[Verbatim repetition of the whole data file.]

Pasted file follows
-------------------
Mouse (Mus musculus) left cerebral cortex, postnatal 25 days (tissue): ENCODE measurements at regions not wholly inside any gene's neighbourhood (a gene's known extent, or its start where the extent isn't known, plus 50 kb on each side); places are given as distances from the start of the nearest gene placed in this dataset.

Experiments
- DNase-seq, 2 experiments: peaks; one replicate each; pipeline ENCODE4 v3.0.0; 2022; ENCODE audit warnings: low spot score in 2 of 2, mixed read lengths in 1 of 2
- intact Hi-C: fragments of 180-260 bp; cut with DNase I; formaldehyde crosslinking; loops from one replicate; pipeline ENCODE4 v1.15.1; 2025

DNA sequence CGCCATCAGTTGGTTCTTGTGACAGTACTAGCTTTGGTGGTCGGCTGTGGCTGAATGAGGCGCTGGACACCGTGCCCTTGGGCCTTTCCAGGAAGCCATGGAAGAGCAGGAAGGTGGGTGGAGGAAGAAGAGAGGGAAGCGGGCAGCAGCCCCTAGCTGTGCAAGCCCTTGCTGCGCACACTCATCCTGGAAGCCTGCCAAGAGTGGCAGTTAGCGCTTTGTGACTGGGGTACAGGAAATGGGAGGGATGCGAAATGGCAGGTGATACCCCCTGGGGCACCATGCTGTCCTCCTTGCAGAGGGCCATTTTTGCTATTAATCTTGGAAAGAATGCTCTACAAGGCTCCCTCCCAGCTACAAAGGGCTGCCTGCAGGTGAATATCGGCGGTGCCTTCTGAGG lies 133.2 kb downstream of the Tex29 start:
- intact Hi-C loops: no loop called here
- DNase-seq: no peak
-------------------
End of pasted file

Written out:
Mouse (Mus musculus) left cerebral cortex, postnatal 25 days (tissue): ENCODE measurements at regions not wholly inside any gene's neighbourhood (a gene's known extent, or its start where the extent isn't known, plus 50 kb on each side); places are given as distances from the start of the nearest gene placed in this dataset.

Experiments
- DNase-seq, 2 experiments: peaks; one replicate each; pipeline ENCODE4 v3.0.0; 2022; ENCODE audit warnings: low spot score in 2 of 2, mixed read lengths in 1 of 2
- intact Hi-C: fragments of 180-260 bp; cut with DNase I; formaldehyde crosslinking; loops from one replicate; pipeline ENCODE4 v1.15.1; 2025

DNA sequence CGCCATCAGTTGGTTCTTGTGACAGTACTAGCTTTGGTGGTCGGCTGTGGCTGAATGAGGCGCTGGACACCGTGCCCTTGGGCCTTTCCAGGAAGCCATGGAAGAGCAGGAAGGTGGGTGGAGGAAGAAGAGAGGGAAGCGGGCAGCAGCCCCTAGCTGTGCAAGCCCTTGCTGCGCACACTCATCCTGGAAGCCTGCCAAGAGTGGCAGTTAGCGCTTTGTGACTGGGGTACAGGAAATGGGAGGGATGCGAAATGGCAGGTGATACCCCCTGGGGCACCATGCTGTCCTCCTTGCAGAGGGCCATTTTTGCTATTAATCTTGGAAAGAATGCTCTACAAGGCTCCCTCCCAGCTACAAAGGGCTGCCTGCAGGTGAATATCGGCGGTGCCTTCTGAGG lies 133.2 kb downstream of the Tex29 start:
- intact Hi-C loops: no loop called here
- DNase-seq: no peak